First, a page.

The authors wish to thank Margarita Bekyrou and Stella Kaila for their technical contributions. Epigenomics sample analyses were conducted under contract by CBM (Cluster in Biomedicine) S.c.r.l., Trieste, Italy, an Illumina Certified Service Provider.

Additional members of the EnviroGenomarkers consortium:

Ralph Gottschalk1, Danitsja van Leeuwen1, Leen Timmermans1, Maria Botsivali2, Benedetta Bendinelli3, Rachel Kelly4, Lutzen Portengen5, Fatemeh Saberi-Hosnijeh5, Göran Hallmans6, Per Lenner6, Hector C. Keun7, Alexandros Siskos7, Toby J. Athersuch4,7, Manolis Kogevinas8, Euripides G. Stephanou9, Antonis Myridakis9, Lucia Fazzo10, Marco De Santis10, Pietro Comba10, Hannu Kiviranta11, Panu Rantakokko11, Riikka Airaksinen11, Päivi Ruokojärvi11, Mark Gilthorpe12, Sarah Fleming12, Thomas Fleming12, Yu-Kang Tu12, Bo Jonsson13, Thomas Lundh13, Wei J. Chen14, Wen-Chung Lee14, Chuhsing Kate Hsiao14, Kuo-Liong Chien14, Po-Hsiu Kuo14, Hung Hung14, Shu-Fen Liao14.

Affiliations: 1Dept. of Toxicogenomics, Maastricht University, 6229 ER, Maastricht, Netherlands; 2Institute of Biology, Medicinal Chemistry and Biotechnology, National Hellenic Research Foundation, Athens 11635, Greece; 3The Institute for Cancer Research and Prevention, 50141 Florence, Italy; 4MRC-HPA Centre for Environment and Health, Department of Epidemiology and Biostatistics, School of Public Health, Faculty of Medicine, Imperial College, London W2 1PG, UK; 5Institute for Risk Assessment Sciences, Utrecht University, Utrecht; 6Department of Biobank Research, and Occupational and Environmental Medicine, Department of Public Health and Clinical Medicine, Umeå University, 901 87 Umeå, Sweden; 7Biomolecular Medicine, Department of Surgery and Cancer, Faculty of Medicine, Imperial College London, Sir Alexander Fleming Building, South Kensington, London, SW7 2AZ, UK; 8IS Global alliance, Doctor Aiguader 88, 08003 Barcelona, Spain; 9University of Crete, Heraklion, Greece; 10Istituto Superiore di Sanita, Rome, Italy; 11National Institute for Health and Welfare, Kuopio, Finland; 12University of Leeds, UK; 13Lund University, Sweden; 14National Taiwan University, Taipei, Taiwan.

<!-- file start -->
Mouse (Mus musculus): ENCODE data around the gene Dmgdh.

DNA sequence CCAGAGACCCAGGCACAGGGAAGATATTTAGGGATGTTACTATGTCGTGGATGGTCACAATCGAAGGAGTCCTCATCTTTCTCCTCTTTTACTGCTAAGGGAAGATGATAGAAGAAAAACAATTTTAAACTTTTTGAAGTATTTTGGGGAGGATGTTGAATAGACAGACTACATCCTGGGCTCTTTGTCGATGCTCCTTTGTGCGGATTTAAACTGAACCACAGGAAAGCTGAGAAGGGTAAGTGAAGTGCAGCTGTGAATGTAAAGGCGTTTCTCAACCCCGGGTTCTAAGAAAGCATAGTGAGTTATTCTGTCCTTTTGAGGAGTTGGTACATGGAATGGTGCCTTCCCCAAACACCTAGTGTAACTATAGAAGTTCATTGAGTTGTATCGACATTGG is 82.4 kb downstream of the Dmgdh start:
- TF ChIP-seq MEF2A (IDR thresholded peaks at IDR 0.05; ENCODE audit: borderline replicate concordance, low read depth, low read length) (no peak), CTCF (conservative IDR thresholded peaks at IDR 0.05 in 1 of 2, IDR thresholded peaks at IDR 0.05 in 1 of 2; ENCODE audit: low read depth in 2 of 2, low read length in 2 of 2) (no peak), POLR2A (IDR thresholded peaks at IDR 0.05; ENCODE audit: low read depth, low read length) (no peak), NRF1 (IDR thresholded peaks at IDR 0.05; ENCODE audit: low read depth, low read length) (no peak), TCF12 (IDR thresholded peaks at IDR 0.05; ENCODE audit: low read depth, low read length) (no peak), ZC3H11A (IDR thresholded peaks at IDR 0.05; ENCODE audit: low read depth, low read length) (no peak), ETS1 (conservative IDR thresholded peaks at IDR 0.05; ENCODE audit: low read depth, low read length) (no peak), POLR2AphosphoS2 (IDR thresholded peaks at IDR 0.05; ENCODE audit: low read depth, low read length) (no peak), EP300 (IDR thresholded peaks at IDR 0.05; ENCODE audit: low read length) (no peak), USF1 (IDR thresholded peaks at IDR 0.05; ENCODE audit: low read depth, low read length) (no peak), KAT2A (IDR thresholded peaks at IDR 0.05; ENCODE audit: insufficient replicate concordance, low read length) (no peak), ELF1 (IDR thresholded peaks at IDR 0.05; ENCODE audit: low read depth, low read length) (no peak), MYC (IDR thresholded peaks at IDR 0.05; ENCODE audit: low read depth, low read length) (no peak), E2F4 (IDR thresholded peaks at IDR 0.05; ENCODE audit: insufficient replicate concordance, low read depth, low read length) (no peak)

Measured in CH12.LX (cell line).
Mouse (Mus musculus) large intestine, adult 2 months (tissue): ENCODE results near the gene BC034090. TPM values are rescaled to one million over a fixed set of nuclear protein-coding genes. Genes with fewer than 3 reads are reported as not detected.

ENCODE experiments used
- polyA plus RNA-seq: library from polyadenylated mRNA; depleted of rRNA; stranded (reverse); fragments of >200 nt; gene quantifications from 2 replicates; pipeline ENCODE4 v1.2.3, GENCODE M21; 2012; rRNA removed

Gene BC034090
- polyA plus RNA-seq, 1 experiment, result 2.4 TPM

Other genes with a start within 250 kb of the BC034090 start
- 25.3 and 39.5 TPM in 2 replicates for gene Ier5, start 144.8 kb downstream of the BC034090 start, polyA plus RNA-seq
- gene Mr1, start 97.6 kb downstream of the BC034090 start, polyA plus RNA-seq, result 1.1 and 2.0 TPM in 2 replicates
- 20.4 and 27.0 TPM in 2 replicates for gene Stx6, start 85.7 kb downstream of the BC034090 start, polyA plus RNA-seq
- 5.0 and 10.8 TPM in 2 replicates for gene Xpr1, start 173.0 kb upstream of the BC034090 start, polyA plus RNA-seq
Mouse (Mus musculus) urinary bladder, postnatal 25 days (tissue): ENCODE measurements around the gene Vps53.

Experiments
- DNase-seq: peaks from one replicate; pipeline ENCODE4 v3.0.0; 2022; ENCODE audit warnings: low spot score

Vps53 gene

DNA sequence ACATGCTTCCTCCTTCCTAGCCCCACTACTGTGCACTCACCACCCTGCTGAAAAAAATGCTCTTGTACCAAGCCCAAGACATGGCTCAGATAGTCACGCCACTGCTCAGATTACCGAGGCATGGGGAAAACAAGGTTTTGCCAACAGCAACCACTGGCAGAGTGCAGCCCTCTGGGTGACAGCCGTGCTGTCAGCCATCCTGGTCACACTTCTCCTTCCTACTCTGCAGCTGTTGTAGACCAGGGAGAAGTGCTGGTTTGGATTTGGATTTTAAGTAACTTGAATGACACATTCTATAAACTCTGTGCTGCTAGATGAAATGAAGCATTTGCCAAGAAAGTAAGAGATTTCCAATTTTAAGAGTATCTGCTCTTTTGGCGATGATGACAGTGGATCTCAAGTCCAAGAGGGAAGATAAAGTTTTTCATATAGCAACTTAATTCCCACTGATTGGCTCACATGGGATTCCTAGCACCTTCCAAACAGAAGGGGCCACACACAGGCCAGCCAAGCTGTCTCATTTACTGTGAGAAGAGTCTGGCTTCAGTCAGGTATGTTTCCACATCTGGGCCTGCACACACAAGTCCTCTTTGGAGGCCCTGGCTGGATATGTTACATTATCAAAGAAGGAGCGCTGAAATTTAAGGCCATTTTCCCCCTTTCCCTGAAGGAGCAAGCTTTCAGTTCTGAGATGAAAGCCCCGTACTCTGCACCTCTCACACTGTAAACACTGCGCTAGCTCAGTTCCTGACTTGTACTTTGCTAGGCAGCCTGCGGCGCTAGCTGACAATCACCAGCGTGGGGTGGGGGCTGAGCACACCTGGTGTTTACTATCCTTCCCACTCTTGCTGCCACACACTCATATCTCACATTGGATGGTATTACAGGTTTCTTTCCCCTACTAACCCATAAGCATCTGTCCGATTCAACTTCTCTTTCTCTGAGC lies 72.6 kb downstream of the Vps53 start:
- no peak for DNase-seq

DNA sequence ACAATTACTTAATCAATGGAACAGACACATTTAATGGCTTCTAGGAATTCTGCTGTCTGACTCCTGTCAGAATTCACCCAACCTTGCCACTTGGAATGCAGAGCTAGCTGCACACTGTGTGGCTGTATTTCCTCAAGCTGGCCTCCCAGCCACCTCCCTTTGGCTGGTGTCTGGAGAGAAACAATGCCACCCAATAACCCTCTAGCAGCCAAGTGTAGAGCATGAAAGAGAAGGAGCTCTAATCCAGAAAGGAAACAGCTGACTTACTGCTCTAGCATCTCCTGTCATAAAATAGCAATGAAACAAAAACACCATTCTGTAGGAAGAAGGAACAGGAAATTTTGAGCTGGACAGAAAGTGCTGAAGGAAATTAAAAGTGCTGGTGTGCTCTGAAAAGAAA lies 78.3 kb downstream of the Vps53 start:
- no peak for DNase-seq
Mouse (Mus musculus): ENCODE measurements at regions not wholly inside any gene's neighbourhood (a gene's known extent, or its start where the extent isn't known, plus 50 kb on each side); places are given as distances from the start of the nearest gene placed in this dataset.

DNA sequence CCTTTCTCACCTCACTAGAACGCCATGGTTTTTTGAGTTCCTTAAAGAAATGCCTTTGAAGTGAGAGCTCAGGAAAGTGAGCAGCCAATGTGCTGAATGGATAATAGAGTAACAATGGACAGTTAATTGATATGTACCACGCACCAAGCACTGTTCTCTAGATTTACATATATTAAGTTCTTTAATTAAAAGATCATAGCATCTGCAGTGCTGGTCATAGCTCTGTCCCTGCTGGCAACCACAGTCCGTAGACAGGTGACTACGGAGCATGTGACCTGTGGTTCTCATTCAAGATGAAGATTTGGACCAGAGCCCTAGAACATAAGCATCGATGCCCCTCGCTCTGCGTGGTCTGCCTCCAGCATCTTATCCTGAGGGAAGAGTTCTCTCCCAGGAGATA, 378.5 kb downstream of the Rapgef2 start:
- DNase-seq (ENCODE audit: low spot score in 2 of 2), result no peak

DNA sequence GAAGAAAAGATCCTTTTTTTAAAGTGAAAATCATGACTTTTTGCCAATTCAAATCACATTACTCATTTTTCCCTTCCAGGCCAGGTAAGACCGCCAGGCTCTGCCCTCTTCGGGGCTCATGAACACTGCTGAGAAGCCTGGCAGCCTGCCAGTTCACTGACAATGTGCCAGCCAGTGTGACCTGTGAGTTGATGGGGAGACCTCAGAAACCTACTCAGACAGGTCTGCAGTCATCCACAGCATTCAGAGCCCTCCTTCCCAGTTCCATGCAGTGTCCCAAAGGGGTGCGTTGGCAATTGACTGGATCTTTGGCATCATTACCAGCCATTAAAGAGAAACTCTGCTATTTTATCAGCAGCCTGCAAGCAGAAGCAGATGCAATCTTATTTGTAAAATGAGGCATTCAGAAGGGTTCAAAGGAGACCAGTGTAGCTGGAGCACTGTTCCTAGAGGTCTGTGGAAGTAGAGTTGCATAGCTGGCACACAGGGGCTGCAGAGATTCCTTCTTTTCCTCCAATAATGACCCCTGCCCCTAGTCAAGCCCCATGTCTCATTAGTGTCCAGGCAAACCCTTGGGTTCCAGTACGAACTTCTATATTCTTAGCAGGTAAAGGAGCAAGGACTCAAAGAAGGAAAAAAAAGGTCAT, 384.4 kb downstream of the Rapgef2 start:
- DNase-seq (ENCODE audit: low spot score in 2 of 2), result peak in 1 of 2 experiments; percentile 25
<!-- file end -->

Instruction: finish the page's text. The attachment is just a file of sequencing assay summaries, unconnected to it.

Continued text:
Funding

This work was supported by the European Union [Grant number 226756]. The funding body played no role in the design of the study and collection, analysis, and interpretation of data and in writing the manuscript.

Availability of data and materials

The datasets generated and analysed during the current study are not publicly available due restrictions imposed by Swedish legislation on the protection of personal data.